The cemetary is open from 6.30am until 7pm daily in summer, and 6.30 until 5.30pm daily in winter.
These catacombs are where the town of Salzburg really started - the very beginnings of Salzburg!
They were constructed in the 3rd century and legend has it that Saint Rupert and his followers found shelter here.
When entering the catacombs, at first you get to a vault where you can see the tombs of Michael Haydn, the younger brother of famous Josepf Haydn, and Nannerl, Mozart's sister.
Exploring further into the catacombs, you encounter two rooms that are a little bigger (but still very small): The Maximuskapelle where Saint Rupert is buried, and the Ägidiuskapelle where Saint Rupert held his services, as the legend says.
While roaming through the catacombs and trying not to hit your head, you should have a look out of the small windows: There is a great view of the cemetary, St. Peter and the cathedral! Good photo opportunities.
The fee is 1,50€ for adults and 1€ for children.
Opening times: May - September: Tuesday til Sunday 10:30 am until 5.00 pm, October - April: Wednesday and Thursday 10:30 am til 3:30 pm, Friday-Sunday 10:30 am til 4 pm, closed during three weeks in November.
Franziskanerkirche (Franciscan's Church) is located in the middle of the Old Town, next to the Residenz. You can access it from Sigmund-Haffner-Gasse. Besides the cathedral and St. Peter, this is the most important and most visited church of Salzburg.
There was already a church at this place in the 8th century, but it was destroyed by the troups of Barbarossa. The Franziskanerkirche was then built in the beginning of the 13th century, with major alterations in the 15th century when the gothic choir and the tower were constructed.
The altar was made by the famous baroque artist Johann Fischer von Erlach. It is such a big contrast to the gothic hall of the church that your eyes hardly get used to it! Certainly very interesting and unique.
Another contrast is the one of the gothic style of the hall to the roman altar room. All this makes a unique and fascinating mixture! Maybe not the most beautiful church, but certainly the most special one in Salzburg.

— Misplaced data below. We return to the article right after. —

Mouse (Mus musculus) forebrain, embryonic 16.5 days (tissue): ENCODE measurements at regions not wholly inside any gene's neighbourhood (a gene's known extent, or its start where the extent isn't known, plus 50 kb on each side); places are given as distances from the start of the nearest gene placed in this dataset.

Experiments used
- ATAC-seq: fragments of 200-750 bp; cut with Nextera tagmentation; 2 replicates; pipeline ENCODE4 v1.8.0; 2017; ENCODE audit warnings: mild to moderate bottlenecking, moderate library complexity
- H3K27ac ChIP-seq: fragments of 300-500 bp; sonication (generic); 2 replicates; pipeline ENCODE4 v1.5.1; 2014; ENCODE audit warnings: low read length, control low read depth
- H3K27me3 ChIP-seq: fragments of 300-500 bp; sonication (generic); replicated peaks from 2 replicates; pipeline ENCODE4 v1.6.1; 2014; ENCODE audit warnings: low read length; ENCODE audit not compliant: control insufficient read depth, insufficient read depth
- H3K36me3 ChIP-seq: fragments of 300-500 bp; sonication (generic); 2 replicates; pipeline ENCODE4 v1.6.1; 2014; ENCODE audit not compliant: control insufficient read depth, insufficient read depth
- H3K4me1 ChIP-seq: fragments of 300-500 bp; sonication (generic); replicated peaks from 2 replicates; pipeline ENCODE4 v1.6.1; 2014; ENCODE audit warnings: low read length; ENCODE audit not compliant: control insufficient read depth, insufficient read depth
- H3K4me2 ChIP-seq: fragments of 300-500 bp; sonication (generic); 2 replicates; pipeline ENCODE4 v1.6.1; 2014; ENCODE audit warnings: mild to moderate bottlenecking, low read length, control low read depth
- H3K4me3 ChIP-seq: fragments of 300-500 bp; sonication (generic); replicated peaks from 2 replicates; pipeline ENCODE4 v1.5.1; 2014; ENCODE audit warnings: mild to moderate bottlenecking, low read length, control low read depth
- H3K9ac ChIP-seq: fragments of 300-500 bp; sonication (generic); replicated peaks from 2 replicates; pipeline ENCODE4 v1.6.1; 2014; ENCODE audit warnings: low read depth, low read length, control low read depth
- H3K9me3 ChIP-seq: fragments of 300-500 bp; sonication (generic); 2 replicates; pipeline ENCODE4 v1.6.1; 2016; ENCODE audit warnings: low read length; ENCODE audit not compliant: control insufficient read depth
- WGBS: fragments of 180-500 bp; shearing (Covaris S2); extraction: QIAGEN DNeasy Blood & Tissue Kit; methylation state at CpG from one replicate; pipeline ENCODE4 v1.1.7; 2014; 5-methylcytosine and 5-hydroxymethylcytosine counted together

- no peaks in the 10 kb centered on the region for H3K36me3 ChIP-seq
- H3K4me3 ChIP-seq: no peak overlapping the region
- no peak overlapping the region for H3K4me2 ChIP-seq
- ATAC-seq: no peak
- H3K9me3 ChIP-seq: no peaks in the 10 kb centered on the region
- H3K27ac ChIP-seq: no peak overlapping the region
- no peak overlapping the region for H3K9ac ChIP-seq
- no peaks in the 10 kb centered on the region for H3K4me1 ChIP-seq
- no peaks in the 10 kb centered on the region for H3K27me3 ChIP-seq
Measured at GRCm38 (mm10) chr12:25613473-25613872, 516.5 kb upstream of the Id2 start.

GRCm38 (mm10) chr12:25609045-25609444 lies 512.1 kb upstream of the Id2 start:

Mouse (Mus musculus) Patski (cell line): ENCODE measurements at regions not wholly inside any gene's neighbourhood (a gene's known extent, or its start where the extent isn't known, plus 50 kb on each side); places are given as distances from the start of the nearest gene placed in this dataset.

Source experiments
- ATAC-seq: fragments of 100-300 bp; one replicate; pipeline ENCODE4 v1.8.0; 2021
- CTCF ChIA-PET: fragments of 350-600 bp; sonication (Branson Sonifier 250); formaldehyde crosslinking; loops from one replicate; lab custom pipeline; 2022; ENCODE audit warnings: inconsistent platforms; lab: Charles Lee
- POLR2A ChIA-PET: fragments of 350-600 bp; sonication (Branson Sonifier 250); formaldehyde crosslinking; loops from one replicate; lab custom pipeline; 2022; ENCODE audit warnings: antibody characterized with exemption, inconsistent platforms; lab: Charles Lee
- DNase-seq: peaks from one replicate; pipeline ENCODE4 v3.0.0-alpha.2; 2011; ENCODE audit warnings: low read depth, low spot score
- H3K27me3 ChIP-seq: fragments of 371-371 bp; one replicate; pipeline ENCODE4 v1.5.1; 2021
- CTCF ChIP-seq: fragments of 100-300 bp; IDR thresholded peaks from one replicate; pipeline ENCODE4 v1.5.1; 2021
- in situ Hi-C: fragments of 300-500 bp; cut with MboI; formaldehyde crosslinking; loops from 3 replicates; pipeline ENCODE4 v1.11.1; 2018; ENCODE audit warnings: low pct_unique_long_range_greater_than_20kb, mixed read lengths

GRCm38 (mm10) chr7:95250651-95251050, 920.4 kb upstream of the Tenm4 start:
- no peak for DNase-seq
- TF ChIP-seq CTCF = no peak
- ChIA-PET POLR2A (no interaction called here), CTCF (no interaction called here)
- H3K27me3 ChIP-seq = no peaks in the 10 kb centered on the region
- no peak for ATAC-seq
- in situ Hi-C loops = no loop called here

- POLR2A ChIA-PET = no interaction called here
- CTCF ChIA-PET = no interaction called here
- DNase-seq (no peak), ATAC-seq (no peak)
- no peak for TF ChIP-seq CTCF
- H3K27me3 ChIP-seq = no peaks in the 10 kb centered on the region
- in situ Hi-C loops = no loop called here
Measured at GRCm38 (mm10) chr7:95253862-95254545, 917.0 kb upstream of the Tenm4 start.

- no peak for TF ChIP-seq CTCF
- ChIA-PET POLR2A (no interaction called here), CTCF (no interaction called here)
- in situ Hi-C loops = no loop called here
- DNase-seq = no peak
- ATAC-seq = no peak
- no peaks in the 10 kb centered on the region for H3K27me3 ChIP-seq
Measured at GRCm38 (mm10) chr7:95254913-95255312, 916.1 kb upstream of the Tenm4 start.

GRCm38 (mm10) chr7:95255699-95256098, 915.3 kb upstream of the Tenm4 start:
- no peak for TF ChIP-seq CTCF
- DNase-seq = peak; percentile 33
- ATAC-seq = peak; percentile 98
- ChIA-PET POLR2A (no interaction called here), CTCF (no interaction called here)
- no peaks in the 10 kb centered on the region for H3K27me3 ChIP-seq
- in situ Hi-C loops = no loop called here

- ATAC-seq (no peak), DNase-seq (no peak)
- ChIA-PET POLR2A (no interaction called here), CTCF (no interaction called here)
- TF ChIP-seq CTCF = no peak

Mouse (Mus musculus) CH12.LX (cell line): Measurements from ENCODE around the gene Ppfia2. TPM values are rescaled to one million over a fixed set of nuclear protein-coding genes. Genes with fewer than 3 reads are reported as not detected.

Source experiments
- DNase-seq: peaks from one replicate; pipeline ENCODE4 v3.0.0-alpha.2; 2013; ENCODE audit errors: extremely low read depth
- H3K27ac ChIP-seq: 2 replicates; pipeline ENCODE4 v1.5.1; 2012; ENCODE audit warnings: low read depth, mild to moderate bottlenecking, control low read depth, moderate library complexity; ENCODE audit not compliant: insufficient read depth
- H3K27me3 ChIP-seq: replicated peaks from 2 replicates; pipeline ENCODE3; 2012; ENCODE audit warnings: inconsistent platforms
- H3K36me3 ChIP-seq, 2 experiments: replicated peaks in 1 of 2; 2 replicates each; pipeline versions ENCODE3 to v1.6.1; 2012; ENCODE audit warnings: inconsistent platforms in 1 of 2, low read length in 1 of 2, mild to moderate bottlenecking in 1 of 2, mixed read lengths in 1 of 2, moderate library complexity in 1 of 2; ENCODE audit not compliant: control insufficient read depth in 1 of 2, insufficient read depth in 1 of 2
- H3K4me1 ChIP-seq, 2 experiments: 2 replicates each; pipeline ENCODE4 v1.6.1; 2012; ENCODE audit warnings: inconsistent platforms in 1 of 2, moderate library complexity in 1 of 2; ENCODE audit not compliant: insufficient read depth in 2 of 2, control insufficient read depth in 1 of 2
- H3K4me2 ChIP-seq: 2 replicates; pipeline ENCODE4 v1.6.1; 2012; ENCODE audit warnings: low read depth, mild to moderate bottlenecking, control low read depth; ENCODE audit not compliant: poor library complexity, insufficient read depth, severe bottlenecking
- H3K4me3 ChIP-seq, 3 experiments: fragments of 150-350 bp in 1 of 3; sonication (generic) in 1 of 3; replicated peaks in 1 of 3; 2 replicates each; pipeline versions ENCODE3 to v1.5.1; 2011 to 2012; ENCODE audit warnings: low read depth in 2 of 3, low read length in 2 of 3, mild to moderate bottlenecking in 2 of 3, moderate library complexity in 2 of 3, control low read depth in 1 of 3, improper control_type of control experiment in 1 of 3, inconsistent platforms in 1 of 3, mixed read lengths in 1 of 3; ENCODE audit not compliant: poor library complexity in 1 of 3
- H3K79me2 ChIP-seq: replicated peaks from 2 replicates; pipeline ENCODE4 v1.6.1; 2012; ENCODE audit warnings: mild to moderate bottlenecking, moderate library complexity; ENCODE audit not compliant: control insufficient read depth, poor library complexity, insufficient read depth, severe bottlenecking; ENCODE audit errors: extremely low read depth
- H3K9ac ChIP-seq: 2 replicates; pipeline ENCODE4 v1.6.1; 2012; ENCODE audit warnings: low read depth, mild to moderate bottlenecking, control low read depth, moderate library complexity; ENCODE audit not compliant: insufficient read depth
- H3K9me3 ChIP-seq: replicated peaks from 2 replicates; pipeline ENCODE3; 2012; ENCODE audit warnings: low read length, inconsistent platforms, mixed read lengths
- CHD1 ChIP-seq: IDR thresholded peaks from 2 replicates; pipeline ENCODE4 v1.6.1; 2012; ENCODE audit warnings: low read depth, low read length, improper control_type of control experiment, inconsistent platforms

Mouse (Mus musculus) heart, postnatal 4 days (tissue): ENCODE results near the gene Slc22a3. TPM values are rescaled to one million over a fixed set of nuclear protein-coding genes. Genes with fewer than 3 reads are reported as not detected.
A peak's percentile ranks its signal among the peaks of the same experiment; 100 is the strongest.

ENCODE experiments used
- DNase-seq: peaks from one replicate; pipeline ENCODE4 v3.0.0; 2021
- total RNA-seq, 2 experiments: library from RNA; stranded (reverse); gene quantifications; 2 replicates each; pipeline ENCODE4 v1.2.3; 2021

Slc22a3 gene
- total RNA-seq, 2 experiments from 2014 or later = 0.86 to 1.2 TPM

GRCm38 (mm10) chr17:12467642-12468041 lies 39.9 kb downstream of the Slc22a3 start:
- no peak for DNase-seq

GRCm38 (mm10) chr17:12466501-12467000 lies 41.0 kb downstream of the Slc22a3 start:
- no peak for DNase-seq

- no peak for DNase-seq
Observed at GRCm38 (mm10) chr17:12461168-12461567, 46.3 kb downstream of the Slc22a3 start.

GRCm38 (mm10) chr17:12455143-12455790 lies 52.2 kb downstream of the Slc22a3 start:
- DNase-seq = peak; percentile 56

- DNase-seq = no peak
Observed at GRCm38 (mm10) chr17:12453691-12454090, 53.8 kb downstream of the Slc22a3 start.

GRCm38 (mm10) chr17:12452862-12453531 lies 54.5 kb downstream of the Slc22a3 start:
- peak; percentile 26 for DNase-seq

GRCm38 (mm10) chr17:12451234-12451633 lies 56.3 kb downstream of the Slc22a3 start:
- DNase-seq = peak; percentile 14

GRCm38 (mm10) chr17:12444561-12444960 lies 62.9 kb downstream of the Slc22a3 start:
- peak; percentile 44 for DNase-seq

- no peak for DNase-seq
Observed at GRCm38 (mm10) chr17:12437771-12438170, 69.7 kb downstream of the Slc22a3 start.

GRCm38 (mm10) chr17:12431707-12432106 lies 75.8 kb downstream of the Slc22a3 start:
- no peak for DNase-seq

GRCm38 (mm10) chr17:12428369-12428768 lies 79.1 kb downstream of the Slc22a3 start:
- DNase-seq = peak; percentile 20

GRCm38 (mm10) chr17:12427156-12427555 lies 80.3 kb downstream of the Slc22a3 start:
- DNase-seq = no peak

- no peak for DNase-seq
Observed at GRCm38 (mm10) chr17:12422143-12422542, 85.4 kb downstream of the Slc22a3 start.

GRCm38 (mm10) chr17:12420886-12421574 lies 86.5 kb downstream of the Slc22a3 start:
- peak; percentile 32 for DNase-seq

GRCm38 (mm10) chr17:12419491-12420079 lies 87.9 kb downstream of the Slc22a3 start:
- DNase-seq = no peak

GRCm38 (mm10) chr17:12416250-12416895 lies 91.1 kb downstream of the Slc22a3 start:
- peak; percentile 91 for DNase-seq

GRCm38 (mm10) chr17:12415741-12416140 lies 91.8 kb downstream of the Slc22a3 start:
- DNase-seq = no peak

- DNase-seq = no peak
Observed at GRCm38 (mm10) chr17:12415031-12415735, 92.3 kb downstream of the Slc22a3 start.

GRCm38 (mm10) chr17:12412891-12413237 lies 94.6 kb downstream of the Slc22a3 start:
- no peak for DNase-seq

You can also find the tomb of Saint Virgil here.
The church is now enclosed by the surrounding buildings and linked to the Residenz so that not much of the outside is visible.
Open from 6.30am til 7.30pm every day.
The Kollegienkirche (Collegiate Church), also called Universitätskirche (University Church), is my favourite Salzburg church after the cathedral! It is just so beautiful - not that luxurious and abundant, but elegant and gorgeous.
It is located at Universitätsplatz (university square) in the middle of the Old Town. Here you can see the beautiful backside of Mozart's Birthplace. There is also a big daily market (every day except sundays) where you can buy fruit and vegetables, bakery produce and souvenirs. It is very busy and authentic, as the peasants from the surrounding towns come here to sell their goods.
The Kollegienkirche was constructed by Fischer von Erlach who designed so many buildings in Salzburg, and it is considered his best work. It was consecrated in 1707 and has a curved façade and two low towers, which became a model for many baroque churches in Austria and Southern Germany. At the top of the façade there is the Maria Immaculata which was the hot topic of university discussion at the time.
The interior was very unusual to me because it is not long, but focuses on the midpoint. It is plain white because the planned paintings were not realised - it is not really known why. There is some beautiful stucco work though!
As described before, this church is not as luxurious and decorated as the others, but I found it very interesting and beautiful.
Sebastianskirche (Sebastian's Church) is located north of the river on Linzer Gasse. It is originally a gothic building, built in the beginning of the 16th century, but has been reconstructed to baroque style in the 18th century. In 1818, almost the whole interior was destroyed by a fire and needed to be completely renovated. A new, contemporary interior was employed then. One of the few earlierpieces left is the Madonna with Child that is now part of the altar.
I liked this church because it is baroque, but not as overloaded as many others. Besides the altar and the pretty side altars, the church is rather plain.
Even if you don't want to visit Sebastianskirche, have a look at the nice rococo entrance when walking down Linzer Gasse!